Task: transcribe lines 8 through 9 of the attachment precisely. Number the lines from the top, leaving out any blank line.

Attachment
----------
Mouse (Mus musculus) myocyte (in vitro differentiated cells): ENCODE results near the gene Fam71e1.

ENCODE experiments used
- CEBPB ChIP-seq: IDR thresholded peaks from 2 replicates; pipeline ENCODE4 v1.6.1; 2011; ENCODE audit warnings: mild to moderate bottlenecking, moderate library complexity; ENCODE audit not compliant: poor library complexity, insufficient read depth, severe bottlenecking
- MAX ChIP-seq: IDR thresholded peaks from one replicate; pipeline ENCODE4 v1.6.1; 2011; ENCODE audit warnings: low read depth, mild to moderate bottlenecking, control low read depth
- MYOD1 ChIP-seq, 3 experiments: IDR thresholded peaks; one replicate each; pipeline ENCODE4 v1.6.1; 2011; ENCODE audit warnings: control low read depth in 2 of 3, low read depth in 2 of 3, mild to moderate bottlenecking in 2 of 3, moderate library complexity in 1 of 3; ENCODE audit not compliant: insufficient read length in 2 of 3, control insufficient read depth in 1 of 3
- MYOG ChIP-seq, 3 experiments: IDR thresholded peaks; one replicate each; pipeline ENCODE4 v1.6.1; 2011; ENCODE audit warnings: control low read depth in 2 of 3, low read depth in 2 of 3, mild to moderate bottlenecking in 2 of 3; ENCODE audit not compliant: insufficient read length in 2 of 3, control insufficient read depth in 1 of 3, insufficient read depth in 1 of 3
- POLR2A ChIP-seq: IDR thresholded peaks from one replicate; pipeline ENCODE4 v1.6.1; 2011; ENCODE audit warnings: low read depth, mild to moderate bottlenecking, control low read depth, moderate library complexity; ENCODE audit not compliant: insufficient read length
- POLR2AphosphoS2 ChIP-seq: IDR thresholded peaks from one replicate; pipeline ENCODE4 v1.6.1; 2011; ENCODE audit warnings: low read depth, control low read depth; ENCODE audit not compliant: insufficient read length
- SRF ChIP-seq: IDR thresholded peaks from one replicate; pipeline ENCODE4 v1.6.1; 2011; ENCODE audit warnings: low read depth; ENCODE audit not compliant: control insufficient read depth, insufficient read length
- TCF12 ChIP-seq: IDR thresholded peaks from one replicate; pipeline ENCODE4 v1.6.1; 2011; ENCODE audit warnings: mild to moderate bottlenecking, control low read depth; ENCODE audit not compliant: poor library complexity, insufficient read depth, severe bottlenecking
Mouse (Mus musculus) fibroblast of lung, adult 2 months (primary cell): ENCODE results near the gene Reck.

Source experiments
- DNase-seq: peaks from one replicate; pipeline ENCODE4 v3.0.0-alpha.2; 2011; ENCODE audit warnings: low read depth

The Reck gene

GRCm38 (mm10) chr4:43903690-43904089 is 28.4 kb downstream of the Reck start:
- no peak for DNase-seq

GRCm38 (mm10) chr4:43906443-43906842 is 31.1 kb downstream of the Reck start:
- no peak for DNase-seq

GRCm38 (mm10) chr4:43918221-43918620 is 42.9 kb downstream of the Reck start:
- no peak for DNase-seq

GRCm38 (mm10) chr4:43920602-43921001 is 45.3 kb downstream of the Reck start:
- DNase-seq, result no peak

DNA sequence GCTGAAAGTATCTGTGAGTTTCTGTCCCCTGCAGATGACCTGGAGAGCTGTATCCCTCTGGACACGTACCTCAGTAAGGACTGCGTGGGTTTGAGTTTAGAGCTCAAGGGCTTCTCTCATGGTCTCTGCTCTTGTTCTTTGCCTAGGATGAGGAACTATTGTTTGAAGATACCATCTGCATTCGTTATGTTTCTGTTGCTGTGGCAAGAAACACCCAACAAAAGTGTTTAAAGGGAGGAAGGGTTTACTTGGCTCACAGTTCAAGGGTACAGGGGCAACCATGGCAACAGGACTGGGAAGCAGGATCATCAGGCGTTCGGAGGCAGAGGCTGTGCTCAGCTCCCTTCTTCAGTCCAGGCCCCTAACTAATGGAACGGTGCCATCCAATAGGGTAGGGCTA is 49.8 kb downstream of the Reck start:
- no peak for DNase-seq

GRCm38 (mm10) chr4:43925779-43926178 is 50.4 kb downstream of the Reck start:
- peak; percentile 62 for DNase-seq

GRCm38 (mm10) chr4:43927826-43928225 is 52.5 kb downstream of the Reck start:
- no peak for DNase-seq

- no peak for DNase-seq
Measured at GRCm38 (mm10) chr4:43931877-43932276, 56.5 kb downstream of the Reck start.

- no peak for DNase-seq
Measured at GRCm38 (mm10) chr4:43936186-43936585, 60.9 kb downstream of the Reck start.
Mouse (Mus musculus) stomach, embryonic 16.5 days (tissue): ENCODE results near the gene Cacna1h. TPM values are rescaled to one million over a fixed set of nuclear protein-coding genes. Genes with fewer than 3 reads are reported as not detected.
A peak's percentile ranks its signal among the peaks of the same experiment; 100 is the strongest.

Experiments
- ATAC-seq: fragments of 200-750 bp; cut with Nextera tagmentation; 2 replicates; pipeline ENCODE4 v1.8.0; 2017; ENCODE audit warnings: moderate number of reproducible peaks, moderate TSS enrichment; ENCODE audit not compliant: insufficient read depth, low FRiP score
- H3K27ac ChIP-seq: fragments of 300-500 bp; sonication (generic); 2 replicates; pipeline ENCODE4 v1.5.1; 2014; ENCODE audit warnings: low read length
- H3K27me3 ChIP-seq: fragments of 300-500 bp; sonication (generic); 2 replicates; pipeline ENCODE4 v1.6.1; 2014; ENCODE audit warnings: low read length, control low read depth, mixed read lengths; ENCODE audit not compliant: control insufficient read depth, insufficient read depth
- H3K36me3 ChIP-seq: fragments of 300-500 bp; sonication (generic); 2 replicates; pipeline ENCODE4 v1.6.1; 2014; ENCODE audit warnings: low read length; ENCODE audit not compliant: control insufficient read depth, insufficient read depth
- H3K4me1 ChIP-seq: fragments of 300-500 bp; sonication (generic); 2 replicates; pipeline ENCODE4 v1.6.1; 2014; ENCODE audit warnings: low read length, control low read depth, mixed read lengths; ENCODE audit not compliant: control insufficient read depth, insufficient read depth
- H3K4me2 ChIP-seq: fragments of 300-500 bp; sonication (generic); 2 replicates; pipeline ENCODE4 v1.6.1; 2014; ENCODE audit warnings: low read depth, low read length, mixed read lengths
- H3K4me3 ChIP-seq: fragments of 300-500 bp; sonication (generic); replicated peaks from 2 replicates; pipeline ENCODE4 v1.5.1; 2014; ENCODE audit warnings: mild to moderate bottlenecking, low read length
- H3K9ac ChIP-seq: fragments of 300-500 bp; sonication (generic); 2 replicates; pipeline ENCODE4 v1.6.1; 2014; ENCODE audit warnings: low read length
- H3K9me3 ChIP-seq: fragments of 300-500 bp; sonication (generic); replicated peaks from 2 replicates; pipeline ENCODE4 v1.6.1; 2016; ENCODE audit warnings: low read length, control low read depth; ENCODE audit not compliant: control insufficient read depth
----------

- POLR2AphosphoS2 ChIP-seq: IDR thresholded peaks from one replicate; pipeline ENCODE4 v1.6.1; 2011; ENCODE audit warnings: low read depth, control low read depth; ENCODE audit not compliant: insufficient read length
- SRF ChIP-seq: IDR thresholded peaks from one replicate; pipeline ENCODE4 v1.6.1; 2011; ENCODE audit warnings: low read depth; ENCODE audit not compliant: control insufficient read depth, insufficient read length